The media started referring to what happened as a “relegation.” There’s a guy who’s got one of the high street bookmakers in court over the use of that word right now. He had money on a relegation happening, but the bookies refuse to pay.
I’m with the bookies on this one.
But he was able to cite, as evidence, the reams of newspaper reports which have used that word to describe this situation.
The use of that word flat out distorts what really took place.
For the last five years, the media and the governing bodies have tried to ram this abysmal idea down our throats, that the club which plays at Ibrox is actually Rangers. The fiction is insidious, enough so that some of those who once endorsed the truth now actively push the alternative reality.
The fiction is also dangerous.
It has spawned another deadly idea which we call the Victim Myth, which suggests that what happened to Rangers was a consequence of jealousy or hate, a campaign of destabilisation launched by the other clubs, to hamstring them.
This has played into a number of dark fantasies amongst the new club’s fans.
On top of that, the lie is dangerous to the club itself.
Rangers fell into ruin because of over-spending and debts.
The fans of the new club, in being asked to accept that the two clubs are one in the same, have a series of expectations consonant with that view. They expect their club to be able to challenge Celtic, for one thing, in spite of having spent four years climbing through the leagues to the top flight.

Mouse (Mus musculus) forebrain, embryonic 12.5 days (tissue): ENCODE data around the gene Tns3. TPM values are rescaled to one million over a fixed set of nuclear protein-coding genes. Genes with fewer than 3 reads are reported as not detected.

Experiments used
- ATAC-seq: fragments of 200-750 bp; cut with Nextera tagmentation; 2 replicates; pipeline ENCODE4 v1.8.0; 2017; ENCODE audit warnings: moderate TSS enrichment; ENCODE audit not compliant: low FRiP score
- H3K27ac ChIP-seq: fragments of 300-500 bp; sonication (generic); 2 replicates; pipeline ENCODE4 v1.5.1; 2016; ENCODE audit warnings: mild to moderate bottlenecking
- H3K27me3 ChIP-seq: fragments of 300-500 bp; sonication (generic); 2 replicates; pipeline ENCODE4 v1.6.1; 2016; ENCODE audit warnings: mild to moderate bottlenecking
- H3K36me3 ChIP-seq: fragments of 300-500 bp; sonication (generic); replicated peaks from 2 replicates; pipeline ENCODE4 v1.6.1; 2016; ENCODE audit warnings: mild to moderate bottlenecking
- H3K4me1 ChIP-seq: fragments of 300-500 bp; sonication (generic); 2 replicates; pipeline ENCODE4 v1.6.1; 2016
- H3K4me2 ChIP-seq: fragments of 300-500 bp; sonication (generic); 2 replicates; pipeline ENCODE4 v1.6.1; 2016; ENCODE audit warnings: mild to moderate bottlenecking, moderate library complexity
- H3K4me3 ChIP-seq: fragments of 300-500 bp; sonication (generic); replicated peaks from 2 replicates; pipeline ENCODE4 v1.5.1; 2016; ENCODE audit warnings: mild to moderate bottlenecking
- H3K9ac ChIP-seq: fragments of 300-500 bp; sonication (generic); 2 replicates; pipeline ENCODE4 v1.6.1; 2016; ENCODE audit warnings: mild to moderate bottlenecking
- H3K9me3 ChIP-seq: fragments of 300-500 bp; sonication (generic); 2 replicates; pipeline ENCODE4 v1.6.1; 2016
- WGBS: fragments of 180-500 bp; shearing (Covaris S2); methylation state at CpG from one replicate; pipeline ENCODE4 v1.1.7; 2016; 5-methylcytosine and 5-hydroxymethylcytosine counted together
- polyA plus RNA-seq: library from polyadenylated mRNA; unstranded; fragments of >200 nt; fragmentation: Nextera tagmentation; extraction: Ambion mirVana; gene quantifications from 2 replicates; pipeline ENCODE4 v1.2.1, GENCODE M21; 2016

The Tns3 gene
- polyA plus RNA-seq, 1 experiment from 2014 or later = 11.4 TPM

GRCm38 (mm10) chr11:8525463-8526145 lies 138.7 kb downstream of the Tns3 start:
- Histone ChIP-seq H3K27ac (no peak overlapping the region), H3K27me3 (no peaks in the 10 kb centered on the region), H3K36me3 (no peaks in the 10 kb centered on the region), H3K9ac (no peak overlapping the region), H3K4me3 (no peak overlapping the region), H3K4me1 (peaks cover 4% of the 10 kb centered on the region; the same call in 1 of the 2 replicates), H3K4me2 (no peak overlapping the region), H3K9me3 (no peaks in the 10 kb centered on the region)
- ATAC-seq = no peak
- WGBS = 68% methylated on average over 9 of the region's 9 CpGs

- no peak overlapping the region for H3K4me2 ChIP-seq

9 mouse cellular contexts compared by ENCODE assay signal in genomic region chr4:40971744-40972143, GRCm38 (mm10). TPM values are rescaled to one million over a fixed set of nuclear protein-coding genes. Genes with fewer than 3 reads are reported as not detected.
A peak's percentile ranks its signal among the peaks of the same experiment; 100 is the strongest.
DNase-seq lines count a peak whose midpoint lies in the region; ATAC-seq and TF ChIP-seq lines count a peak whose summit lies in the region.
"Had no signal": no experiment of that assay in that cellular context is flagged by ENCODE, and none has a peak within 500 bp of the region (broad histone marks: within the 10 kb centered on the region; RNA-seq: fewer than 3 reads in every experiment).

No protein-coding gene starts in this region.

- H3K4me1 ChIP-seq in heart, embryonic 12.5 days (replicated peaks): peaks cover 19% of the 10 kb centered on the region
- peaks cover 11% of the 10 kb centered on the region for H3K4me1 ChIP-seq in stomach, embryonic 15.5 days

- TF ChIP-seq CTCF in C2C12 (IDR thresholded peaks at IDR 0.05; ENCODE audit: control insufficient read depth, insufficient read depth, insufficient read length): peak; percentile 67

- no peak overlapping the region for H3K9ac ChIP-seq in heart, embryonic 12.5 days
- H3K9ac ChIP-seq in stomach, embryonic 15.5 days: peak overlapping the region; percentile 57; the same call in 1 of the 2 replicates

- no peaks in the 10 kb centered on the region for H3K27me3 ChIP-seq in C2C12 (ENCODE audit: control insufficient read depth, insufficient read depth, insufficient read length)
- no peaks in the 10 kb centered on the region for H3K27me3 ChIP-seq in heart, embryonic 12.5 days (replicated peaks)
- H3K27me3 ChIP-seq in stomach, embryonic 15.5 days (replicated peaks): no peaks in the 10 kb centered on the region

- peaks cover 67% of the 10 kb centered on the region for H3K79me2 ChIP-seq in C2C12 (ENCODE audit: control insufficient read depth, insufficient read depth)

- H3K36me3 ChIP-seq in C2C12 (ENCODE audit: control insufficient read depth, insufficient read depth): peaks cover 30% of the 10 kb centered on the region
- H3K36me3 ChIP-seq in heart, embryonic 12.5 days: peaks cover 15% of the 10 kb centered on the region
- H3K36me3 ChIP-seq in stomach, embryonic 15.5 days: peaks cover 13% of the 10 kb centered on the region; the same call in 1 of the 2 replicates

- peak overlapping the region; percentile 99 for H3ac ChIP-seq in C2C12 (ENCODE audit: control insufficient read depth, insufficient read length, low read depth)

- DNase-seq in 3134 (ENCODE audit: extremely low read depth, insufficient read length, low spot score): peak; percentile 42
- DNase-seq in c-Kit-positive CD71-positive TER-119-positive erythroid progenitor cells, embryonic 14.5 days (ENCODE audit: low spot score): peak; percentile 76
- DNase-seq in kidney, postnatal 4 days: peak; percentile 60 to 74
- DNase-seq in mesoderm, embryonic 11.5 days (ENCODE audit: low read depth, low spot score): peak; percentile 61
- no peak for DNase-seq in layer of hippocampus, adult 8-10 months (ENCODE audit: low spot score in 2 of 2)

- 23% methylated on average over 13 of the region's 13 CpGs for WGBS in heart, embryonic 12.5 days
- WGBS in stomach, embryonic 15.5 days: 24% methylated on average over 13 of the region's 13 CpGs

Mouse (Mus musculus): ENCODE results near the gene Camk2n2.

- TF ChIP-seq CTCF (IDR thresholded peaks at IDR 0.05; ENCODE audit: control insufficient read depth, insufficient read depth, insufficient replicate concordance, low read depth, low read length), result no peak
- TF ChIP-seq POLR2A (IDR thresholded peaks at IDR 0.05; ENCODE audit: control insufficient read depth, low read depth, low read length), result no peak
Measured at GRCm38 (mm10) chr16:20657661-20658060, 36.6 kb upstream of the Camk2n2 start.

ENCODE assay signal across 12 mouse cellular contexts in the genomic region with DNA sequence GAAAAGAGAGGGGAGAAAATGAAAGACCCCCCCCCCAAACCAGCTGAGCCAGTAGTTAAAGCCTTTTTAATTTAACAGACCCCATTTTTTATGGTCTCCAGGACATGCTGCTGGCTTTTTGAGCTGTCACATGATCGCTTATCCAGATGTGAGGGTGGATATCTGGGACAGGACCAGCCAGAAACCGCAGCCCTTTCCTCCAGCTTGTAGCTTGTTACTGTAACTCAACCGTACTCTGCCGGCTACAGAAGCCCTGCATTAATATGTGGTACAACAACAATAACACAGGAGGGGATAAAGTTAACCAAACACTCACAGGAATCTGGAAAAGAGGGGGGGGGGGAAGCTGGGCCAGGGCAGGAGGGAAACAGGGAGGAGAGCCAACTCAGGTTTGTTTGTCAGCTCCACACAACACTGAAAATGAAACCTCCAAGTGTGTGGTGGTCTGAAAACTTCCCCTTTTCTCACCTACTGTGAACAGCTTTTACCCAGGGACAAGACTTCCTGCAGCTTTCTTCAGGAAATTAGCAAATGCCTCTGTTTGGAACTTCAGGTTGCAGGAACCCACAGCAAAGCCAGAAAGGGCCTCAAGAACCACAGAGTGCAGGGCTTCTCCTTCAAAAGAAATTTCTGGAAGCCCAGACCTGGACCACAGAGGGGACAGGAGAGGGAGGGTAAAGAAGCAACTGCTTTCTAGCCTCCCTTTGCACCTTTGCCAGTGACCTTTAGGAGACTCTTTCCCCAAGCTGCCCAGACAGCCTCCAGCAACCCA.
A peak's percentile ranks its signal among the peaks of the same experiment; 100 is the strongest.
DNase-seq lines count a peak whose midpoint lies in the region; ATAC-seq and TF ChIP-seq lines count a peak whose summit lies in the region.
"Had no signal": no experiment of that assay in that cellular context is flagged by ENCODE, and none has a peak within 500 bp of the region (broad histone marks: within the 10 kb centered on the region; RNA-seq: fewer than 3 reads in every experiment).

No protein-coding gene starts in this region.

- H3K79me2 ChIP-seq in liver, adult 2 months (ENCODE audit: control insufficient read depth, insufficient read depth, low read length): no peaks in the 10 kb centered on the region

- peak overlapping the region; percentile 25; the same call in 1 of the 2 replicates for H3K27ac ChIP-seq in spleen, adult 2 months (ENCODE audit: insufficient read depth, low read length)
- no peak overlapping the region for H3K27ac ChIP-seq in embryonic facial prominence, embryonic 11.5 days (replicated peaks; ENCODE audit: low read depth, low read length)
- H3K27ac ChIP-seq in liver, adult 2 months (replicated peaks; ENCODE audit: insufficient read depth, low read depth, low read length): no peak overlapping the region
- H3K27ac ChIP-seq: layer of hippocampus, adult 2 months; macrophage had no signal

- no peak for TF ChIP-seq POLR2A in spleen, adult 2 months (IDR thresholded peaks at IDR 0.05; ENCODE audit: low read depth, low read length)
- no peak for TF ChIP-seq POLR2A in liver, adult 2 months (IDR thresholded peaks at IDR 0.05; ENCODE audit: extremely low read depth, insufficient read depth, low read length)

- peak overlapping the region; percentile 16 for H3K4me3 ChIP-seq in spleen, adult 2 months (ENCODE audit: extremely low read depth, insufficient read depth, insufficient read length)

Scottish football has a number of major problems, and one of them is the level of trust between the governing bodies and the fans.
There’s also a serious issue with the media, who are viewed with deep suspicion by almost all the supporters, the only upside of which is the growing prominence of those who write for the blogs.
This site will write about issues in football, and some of them will be in Scottish football.
We will collect those under the heading Scottish Football Stories. There are enough blogs focused on individual clubs that we won’t do that, and we won’t give a biased perspective although the bulk of our writing team do follow one particular club, Celtic.
It’s because of that we think the best article to open with is one that lays everything on the table from the off; we know this will result in accusations of bias but we also know that this claim won’t stand up when subject to scrutiny.
What it means is that we’ll tell the truth, no matter who is offended, no matter what people throw back in our faces.
Too many people in the game here prefer to indulge fantasy rather than reality; we’re going to write about the way things are, not the way certain people wish they could be. And if that’s a problem, people are free not to read any of it.
But we’ll neither endorse nor write fake news, and we will not deal in fake facts.
We believe Scottish football fans – all football fans – are capable of reading and dealing with the truth, as unpalatable as some of it might be.
Nobody should be critical of those who believe in fairies at the bottom of the garden; everyone is entitled to live in whatever fantasy world they choose, but the rest of us should have no need to structure our own behaviour around their existence.
Too many people in Scottish football tiptoe around this issue.
We’re not going to write about the game in this country from that illogical perspective.